Etiology Genetic disorder
Disease/Diagnosis Gaucher's Disease
Treatment A major change in the treatment for Gaucher disease is the availability of enzyme replacement therapy (ERT) with macrophage-targeted β-glucosidase (prepared from human placenta) in patients with type 3 Gaucher's disease. Treatment improves anemia and thrombocytopenia, decreases organomegaly, and decreases bone pain. Supranuclear gaze palsy usually remains stable and only one patient improved. ERT is undergoing clinical trials; however, cost (about $300,000 per year) is likely to remain a major obstacle, and the dosage and indications for treatment are subject of current investigation.
References 1. Accardo AP, Pensiero S. Perissutti P. Saccadic analysis for early identification of neurological involvement in Gaucher disease. Ann N Y Acad Sci 2005;1039:503-507. http://www.ncbi.nlm.nih.gov/pubmed/15827009 2. Altarescu G, Hill S, Wiggs E Jeffries N, Kreps C, Parker CC, Brady RO, Barton NW, Schiffmann R. and collaborators. The efficacy of enzyme replacement therapy in patients with chronic neuronopathic Gaucher's disease. J Pediatr 2001, 138:539-547. http://www.ncbi.nlm.nih.gov/pubmed/11295718 3. Beutler E. Gaucher's disease. N Engl J Med. 1991;325:1354. http://www.ncbi.nlm.nih.gov/pubmed/1922238 4. Beutler E. Gaucher disease: New molecular approaches to diagnosis and treatment. Science 1992;256:794. http://www.ncbi.nlm.nih.gov/pubmed/1589760 5. Bohlega S, Kambouris M, Shahid M, Al Homsi M, Al Sous W. Gaucher disease with oculomotor apraxia and cardiovascular calcification (Gaucher type IIIC). Neurology 2000;54:261-263. http://www.ncbi.nlm.nih.gov/pubmed/10636167 6. Erikson A, Wahlberg I. Gaucher disease - Norrbottnian type. Ocular abnormalities. Acta Ophthalmol Copenh 1985;63:221-225. http://www.ncbi.nlm.nih.gov/pubmed/4003050 7. Gross-Tsur V, Har-Even Y, Gutman I, Amir N. Oculomotor apraxia: the presenting sign of Gaucher disease. Pediatr Neurol 1989;5:128-129. http://www.ncbi.nlm.nih.gov/pubmed/2712947 8. Harris CM, Taylor DS, VellodiA. Ocular motor abnormalities in Gaucher disease. Neuropediatrics 1999;30:289-293. http://www.ncbi.nlm.nih.gov/pubmed/10706022 9. Leigh JR. Zee DS. Diagnosis and Central Disorders of Ocular Motility. Ch 12, 598-718. In: The Neurology of Eye Movements. 4th Edition. Oxford University Press, New York, 2006. 10. Patterson MC, Horowitz M, Abel R, Currie J, Yu KT, Kaneski C, Higgins J, O'Neill R, Fedio P, Pikus A, Brady R, Barton N. Isolated horizontal supranuclear gaze palsy as a marker of severe systemic involvement in Gaucher's disease. Neurology 1993;43:1993-1997. http://www.ncbi.nlm.nih.gov/pubmed/8413956 11. Vivian AJ. Harris CM, Kriss A. Batin MM, Neville BGR, Taylor DSI. Oculomotor signs in infantile Gaucher disease. Neuro-ophthalmology 1993;13:151-155. 12. Winkelman MD, Banker BQ, Victor M, Moser HW. Non-infantile neuronopathic Gaucher's disease: a clinicopathologic study. Neurology 1983;33:992-1008. http://www.ncbi.nlm.nih.gov/pubmed/6683823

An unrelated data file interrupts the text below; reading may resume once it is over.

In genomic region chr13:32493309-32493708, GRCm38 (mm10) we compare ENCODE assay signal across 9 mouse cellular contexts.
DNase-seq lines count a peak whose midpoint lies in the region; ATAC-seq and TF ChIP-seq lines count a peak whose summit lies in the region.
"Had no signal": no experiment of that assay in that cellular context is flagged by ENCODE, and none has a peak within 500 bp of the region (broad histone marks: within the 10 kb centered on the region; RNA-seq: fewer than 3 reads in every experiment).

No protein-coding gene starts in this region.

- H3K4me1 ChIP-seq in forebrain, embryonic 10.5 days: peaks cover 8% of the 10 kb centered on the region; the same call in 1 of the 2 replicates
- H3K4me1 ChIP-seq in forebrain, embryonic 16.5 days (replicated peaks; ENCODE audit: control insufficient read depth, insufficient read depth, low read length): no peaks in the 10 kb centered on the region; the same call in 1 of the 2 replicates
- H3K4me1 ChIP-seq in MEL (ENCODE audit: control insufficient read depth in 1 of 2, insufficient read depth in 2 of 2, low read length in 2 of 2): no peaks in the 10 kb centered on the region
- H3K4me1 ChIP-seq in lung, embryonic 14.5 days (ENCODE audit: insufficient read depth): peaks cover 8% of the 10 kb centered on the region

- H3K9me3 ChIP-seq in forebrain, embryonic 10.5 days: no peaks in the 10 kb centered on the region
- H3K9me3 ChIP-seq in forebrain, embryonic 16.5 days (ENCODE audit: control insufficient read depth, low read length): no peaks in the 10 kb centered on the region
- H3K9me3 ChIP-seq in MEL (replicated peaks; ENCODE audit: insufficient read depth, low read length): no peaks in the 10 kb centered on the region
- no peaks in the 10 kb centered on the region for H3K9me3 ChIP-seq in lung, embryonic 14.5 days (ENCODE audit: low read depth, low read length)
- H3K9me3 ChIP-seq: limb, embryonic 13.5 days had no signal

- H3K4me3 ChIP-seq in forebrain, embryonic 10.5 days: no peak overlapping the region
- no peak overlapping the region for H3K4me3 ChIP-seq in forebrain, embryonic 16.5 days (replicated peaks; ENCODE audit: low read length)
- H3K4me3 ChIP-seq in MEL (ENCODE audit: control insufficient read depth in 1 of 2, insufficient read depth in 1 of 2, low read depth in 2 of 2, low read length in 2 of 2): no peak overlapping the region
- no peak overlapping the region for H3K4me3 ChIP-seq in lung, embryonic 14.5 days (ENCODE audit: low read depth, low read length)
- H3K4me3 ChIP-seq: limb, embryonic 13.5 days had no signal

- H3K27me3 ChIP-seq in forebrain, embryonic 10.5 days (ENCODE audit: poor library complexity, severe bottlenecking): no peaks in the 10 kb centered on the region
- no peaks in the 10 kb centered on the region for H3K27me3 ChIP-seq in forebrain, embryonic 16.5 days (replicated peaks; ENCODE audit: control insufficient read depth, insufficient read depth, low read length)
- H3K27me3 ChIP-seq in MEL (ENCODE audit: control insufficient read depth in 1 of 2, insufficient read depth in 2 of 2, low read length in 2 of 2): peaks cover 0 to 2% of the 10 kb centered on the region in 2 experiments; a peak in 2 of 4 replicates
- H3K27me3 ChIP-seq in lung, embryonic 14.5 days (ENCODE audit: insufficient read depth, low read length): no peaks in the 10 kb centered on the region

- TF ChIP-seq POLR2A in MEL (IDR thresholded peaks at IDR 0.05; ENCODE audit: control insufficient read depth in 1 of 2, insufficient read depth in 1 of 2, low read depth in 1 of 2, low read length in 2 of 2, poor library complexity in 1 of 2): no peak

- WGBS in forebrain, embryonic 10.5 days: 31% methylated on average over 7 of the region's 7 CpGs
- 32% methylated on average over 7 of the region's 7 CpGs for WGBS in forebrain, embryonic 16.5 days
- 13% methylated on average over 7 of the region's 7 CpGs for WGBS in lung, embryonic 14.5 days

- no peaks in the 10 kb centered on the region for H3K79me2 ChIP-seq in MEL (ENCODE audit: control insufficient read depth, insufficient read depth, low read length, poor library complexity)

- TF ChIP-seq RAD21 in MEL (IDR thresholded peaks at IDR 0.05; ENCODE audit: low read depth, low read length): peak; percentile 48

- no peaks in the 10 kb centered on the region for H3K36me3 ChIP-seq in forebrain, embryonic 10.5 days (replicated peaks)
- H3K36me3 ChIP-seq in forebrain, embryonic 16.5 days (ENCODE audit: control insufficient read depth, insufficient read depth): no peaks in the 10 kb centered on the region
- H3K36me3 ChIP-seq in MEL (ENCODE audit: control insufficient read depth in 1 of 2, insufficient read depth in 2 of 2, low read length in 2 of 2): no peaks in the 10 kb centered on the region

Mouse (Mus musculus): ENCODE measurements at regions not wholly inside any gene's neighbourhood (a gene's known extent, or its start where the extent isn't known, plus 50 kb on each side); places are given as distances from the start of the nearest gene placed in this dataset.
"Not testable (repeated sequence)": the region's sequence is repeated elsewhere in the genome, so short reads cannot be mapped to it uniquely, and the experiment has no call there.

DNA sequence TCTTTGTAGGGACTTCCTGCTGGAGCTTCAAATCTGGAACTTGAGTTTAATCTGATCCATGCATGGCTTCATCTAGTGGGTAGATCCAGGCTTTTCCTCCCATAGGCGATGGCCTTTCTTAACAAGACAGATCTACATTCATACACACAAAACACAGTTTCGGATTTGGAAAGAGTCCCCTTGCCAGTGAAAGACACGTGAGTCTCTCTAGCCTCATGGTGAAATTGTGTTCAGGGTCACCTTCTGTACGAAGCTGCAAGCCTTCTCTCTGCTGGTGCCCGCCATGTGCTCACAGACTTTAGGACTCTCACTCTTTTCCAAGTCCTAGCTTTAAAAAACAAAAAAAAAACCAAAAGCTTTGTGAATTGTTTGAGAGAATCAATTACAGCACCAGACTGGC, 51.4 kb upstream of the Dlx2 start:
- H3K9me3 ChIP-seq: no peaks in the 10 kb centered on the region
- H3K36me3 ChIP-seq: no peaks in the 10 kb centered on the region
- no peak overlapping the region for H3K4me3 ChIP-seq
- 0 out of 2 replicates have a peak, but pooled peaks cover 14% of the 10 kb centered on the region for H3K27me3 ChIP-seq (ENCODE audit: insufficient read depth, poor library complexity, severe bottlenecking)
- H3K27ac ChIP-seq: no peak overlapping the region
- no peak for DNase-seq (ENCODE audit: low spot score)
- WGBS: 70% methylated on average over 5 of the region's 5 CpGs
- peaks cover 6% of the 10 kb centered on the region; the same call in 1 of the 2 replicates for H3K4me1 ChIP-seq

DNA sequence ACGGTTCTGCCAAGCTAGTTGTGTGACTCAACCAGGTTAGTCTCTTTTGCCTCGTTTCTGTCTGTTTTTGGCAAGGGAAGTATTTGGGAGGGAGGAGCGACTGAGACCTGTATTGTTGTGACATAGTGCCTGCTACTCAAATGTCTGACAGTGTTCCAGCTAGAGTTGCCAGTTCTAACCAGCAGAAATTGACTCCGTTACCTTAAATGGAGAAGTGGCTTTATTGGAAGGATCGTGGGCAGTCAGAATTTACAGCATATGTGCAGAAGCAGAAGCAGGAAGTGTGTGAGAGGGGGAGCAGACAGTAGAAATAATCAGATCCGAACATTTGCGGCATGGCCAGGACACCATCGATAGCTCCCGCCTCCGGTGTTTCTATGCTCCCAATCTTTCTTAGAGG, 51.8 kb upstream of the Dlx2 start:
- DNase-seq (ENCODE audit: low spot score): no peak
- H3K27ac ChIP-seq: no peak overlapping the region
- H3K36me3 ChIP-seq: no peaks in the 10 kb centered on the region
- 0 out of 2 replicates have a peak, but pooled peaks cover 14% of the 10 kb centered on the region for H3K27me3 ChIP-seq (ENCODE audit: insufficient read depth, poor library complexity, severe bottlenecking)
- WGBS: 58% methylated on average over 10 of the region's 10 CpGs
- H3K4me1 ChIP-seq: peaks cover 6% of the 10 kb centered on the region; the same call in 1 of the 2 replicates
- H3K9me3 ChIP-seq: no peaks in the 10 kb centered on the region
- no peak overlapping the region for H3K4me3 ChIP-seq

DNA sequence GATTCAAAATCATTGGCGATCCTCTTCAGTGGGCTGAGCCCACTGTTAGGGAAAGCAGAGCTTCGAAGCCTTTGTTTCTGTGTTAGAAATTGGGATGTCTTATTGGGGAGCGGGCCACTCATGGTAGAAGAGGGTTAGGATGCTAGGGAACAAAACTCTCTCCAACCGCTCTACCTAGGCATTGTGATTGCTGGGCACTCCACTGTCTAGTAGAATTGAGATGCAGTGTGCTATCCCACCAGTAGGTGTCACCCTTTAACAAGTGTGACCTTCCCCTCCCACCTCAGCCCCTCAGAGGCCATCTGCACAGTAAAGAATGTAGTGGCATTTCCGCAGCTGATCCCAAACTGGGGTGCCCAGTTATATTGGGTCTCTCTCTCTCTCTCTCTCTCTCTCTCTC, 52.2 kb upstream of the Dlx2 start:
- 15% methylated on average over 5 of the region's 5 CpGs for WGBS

Relation is Part of 162-7, 923-5
Contributor Secondary Ray Balhorn, Video Compressionist; Steve Smith, Videographer
Publisher Spencer S. Eccles Health Sciences Library, University of Utah
Date 1990
Type Image/MovingImage
Format video/mp4
Source 3/4" Umatic master videotape
Rights Management Copyright 2002. For further information regarding the rights to this collection, please visit: https://NOVEL.utah.edu/about/copyright
Holding Institution Spencer S. Eccles Health Sciences Library, University of Utah, 10 N 1900 E, SLC, UT 84112-5890
Collection Neuro-ophthalmology Virtual Education Library: NOVEL http://NOVEL.utah.edu
Language eng
ARK ark:/87278/s69s4nk7
Setname ehsl_novel_shw
Date Created 2007-08-09
Date Modified 2017-11-22
ID 188605
Reference URL https://collections.lib.utah.edu/ark:/87278/s69s4nk7